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Canada's newest tax

By Steven Martinovich

The Professor(April 18, 2005) Canadians finally -- again -- learned how much the implantation of the Kyoto Protocol will cost. Although the Martin government set aside $5 billion over five years in their budget just two months ago, last Wednesday Canadians were told the climate change treaty's costs would actually hit $10 billion over seven years.

The goals of the treaty are fairly but deceptively simple: we have pledged to reduce carbon dioxide emissions to six per cent below 1990's level by 2012. That doesn't sound like difficult until you learn that Canada's emissions have risen 30 per cent since 1990. That of course means that to meet Kyoto's goals we'll have to make serious cutbacks and our lives will become more expensive.

Much more expensive it turns out. The Canadian Taxpayers Federation announced earlier this year that they estimate it will cost $3,000 per Canadian household annually by 2010 to implement the treaty. That sum takes into account expected price increases, wage reductions, job losses and a fall in average annual real net household income.

"The environment minister today admitted the only way to meet Kyoto targets is to subsidize business and buy 'hot air' from Russia," said CTF Federal Director John Williamson on Wednesday, referring to an emissions credit market. "In other words, we will pay Russians so we may heat our homes in the dead of winter. Ottawa obviously has too much of our tax money to spend if it can propose and enact such harebrained policies."

Of course, that's not what we're being told by the federal government. Outside of their inane One Tonne Challenge, which helpfully urges Canadians to take public transit, faster showers and install storm windows, we're not really sure how the federal government plans to make the enormous cuts in energy consumption necessary to hit our targets. Whether you're opposed or in favour of Canada's support of the treaty, one thing is apparent: the government still has yet to release a truly detailed plan.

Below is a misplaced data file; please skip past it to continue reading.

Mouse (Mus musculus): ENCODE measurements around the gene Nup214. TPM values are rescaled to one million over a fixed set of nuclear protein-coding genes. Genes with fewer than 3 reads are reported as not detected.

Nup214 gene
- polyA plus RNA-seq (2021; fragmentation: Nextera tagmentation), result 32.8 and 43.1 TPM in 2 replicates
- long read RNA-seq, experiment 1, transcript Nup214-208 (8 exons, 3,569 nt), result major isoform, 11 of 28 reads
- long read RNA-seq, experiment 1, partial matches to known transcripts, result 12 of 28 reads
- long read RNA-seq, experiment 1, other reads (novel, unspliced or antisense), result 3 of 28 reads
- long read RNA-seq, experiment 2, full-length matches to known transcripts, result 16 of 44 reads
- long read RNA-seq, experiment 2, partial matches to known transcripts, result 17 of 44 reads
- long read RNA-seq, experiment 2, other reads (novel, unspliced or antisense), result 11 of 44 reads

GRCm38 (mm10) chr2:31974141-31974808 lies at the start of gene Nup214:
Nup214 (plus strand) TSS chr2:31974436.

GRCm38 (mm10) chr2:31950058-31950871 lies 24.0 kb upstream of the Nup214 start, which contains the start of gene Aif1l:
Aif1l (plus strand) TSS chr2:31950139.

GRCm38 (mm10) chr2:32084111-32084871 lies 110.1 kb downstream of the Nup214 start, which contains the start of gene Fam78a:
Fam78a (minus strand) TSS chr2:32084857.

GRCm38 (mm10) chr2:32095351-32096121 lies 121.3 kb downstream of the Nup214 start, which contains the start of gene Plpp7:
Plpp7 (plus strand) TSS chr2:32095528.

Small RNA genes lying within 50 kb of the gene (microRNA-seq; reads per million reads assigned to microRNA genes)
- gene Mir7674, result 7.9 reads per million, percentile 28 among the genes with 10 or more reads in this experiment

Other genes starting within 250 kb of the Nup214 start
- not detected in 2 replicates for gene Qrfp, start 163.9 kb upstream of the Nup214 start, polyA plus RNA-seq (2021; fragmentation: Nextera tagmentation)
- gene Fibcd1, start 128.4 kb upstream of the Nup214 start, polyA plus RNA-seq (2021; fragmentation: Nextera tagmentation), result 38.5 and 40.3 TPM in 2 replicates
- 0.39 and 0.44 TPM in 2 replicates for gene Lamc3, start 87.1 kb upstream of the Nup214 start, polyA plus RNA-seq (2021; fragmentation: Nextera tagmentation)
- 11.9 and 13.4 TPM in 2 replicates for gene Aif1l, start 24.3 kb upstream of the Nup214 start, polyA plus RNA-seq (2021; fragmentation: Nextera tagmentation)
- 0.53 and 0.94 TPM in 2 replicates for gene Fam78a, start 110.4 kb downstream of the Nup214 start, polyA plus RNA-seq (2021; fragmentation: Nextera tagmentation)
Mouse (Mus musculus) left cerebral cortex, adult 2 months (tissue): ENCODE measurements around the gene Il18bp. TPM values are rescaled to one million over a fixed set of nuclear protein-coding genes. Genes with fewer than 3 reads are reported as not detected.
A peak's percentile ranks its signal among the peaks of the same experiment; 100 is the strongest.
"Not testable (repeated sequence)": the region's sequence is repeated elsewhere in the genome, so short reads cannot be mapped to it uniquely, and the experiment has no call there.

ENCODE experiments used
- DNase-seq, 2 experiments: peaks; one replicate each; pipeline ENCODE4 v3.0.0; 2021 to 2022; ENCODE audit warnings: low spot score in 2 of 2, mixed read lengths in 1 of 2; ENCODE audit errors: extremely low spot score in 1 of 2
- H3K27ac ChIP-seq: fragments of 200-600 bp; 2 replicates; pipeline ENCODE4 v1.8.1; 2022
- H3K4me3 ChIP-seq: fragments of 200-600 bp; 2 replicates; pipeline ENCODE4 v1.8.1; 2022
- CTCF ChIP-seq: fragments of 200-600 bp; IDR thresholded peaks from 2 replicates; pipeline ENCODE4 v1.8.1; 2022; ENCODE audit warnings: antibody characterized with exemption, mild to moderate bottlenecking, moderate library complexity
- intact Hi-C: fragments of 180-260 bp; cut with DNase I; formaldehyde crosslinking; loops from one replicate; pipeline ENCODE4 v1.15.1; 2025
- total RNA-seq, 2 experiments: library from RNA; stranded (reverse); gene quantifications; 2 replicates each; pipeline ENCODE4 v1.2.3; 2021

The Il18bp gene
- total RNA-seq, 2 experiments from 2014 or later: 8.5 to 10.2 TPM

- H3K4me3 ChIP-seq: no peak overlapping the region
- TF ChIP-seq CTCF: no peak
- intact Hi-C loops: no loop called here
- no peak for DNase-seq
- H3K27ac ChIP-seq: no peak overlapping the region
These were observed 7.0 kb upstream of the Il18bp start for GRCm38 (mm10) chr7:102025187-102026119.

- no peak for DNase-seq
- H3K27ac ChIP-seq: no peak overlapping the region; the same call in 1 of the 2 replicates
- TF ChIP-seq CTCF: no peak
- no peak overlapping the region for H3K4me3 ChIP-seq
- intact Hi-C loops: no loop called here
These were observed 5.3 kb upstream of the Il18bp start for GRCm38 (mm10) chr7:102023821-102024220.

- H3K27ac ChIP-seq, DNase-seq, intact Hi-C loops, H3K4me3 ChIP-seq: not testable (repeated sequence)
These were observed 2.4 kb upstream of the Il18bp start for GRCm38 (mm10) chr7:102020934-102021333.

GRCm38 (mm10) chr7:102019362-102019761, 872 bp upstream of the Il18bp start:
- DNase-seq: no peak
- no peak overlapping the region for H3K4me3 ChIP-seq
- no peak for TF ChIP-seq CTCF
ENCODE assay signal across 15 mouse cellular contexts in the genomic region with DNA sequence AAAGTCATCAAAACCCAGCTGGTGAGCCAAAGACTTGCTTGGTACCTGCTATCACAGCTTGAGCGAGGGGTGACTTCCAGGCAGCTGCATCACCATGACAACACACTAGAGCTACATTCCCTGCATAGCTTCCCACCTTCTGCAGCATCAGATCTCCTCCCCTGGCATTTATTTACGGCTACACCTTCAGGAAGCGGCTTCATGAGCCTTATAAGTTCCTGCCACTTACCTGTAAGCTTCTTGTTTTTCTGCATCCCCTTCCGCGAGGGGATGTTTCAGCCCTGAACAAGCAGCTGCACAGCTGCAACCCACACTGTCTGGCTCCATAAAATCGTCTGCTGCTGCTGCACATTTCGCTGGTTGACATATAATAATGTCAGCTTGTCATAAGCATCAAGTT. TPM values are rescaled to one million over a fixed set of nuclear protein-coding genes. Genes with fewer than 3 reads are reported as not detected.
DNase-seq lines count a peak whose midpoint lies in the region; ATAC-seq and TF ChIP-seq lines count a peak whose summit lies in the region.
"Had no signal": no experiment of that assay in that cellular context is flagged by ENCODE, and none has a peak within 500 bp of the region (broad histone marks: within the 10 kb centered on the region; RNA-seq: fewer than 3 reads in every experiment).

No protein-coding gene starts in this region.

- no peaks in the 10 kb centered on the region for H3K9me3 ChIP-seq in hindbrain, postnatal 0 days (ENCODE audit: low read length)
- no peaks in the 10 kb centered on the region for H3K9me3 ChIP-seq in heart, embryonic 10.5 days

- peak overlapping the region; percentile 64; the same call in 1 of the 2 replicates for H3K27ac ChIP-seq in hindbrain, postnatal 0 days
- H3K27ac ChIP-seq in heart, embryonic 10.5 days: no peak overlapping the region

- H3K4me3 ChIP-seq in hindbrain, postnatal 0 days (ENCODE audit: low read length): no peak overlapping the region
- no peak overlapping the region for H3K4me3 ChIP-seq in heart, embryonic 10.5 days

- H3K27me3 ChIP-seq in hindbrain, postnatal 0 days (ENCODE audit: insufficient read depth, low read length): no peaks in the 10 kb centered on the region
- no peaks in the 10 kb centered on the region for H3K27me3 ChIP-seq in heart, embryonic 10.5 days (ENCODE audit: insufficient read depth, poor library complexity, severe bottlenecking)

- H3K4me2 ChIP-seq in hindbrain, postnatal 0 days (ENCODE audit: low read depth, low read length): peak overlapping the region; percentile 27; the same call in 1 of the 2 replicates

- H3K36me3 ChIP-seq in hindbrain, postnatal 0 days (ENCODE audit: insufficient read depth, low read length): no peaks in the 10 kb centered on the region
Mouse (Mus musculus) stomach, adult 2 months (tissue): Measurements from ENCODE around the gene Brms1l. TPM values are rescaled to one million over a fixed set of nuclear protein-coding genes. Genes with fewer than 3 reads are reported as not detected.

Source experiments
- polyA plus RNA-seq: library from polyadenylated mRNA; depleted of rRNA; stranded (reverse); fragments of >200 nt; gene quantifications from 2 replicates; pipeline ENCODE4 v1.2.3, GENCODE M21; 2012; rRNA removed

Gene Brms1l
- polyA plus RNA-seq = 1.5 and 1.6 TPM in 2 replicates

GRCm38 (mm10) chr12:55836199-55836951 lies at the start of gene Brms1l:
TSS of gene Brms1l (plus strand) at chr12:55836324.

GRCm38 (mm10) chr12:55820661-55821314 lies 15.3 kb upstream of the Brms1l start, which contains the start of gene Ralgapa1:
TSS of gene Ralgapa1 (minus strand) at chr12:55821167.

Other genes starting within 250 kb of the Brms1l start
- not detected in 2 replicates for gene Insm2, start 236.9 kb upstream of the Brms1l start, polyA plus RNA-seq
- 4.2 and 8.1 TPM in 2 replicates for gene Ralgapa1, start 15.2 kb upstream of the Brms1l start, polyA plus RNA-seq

And yet the government apparently expects Canadians to embrace the Kyoto Protocol as a good thing. This comes despite the fact that its cost keeps rising and we're little closer today then we were when we signed on in knowing what burden we're expected to carry. The plan, such as it is, allegedly pushes the country towards a low-carbon economy -- a laughable proposition to begin with -- but will be revised constantly. It's quite possible that from year to year we won't know what the federal government will mandate.

A few years ago the federal government pegged the cost of the treaty at as much as a 1.5 per cent impact on the country, which means as much as $16.5 billion from a $1.1 trillion economy. Along with the direct economic cost, it was also predicted a loss of 200 000 jobs, mostly in Alberta and Ontario, would take place. Those might just be numbers to you but imagine a world where gas prices jump as much as 80 per cent, electricity costs double its current rate or natural gas prices rise 60 per cent.

Every Canadian-made good or service will increase in price, from the bread you buy to the car you drive. The average Canadian will be materially poorer in seven years compared to today and the economy will reflect that. This is the reality of implementing a treaty that literally asks us to step back over 15 years in time, the reality that the federal government didn't tell you about in Rick Mercer's series of taxpayer-funded commercials.

The Kyoto Protocol was sold to Canadians as a relatively pain free way of saving us from ourselves, but it was a transaction that didn't present us with a bill. Now we know better, at least until the cost increases again sometime in the future, but the true size of the price has yet to be felt by the average Canadian. Our newest tax, one that will impact on every aspect of our lives over the coming years, will likely make Canadians hotter under the collar than the Earth is allegedly becoming.

Thanks for reading,

Steven Martinovich

 






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